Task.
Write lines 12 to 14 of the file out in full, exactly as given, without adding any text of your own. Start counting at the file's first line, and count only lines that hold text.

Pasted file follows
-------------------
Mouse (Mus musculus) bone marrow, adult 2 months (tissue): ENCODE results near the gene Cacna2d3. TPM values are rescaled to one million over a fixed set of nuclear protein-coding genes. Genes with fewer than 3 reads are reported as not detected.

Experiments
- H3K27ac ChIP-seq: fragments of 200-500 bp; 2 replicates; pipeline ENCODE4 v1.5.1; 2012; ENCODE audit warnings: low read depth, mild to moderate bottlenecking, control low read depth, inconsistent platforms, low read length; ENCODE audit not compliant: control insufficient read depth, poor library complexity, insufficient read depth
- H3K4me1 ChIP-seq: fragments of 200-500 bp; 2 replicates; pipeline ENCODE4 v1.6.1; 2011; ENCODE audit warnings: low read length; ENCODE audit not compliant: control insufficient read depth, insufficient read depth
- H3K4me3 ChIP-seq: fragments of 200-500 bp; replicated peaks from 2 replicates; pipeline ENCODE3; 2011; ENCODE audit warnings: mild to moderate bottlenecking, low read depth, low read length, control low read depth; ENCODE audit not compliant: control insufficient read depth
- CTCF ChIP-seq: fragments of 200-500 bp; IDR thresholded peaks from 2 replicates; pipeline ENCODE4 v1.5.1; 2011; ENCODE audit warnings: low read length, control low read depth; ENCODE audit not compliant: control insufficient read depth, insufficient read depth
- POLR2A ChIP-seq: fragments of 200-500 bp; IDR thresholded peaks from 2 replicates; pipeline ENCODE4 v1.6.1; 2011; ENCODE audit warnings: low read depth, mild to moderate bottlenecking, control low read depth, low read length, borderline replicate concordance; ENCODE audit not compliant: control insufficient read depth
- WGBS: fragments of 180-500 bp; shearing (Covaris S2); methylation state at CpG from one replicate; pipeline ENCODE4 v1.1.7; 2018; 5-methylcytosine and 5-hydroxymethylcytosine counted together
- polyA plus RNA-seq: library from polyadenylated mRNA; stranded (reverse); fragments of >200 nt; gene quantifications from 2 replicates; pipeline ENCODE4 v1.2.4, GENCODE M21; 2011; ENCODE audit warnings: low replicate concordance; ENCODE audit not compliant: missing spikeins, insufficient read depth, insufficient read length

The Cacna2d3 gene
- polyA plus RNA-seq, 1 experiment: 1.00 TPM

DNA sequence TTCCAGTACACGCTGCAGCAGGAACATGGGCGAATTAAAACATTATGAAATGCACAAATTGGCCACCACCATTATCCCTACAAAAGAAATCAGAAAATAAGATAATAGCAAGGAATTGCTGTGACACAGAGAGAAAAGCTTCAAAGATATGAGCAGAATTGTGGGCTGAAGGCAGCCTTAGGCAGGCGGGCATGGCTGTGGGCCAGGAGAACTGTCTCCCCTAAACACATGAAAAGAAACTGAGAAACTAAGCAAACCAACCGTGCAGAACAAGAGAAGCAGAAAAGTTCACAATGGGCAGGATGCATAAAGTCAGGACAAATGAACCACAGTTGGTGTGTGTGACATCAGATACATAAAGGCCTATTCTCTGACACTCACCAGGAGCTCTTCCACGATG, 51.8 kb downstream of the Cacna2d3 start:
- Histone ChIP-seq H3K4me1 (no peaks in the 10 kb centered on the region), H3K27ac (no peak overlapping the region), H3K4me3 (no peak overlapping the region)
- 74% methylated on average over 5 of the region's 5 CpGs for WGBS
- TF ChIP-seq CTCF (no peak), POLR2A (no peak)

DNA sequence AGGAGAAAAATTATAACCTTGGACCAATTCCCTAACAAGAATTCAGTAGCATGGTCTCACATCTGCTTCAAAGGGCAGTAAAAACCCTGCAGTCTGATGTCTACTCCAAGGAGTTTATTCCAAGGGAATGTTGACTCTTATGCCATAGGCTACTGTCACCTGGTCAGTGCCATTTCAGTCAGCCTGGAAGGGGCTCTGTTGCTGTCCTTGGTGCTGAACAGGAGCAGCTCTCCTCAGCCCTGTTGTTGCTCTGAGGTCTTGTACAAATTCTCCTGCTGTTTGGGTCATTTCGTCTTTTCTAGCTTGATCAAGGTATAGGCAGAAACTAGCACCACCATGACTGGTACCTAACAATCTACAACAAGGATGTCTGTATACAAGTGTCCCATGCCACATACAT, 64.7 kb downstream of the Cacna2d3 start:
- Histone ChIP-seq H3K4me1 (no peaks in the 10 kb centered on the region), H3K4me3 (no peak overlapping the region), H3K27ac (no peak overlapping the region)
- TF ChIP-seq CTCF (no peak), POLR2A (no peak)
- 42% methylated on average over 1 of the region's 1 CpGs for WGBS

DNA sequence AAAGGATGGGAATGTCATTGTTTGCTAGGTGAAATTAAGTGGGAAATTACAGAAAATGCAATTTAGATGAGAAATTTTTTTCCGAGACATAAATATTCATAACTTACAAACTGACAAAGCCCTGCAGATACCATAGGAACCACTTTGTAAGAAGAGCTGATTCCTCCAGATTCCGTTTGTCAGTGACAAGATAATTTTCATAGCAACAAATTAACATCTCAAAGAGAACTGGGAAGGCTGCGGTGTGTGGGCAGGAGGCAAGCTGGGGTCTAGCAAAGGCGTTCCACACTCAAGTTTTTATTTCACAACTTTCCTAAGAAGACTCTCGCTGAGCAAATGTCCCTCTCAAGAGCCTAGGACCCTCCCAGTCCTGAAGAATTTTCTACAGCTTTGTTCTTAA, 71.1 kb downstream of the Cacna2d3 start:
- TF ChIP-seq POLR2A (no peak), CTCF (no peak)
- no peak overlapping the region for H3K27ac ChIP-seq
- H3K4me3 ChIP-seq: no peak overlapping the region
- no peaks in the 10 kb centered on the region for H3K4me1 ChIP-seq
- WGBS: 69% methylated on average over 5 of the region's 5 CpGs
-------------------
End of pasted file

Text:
DNA sequence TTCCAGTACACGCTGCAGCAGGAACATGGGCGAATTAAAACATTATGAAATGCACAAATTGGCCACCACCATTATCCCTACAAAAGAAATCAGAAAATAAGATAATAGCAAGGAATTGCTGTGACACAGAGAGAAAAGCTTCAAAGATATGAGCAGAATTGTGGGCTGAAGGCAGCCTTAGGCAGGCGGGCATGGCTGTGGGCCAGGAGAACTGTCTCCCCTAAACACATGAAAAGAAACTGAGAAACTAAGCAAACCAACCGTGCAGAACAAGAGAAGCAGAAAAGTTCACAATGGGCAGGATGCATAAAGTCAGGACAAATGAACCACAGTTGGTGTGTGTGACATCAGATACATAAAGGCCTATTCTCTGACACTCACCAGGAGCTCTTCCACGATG, 51.8 kb downstream of the Cacna2d3 start:
- Histone ChIP-seq H3K4me1 (no peaks in the 10 kb centered on the region), H3K27ac (no peak overlapping the region), H3K4me3 (no peak overlapping the region)
- 74% methylated on average over 5 of the region's 5 CpGs for WGBS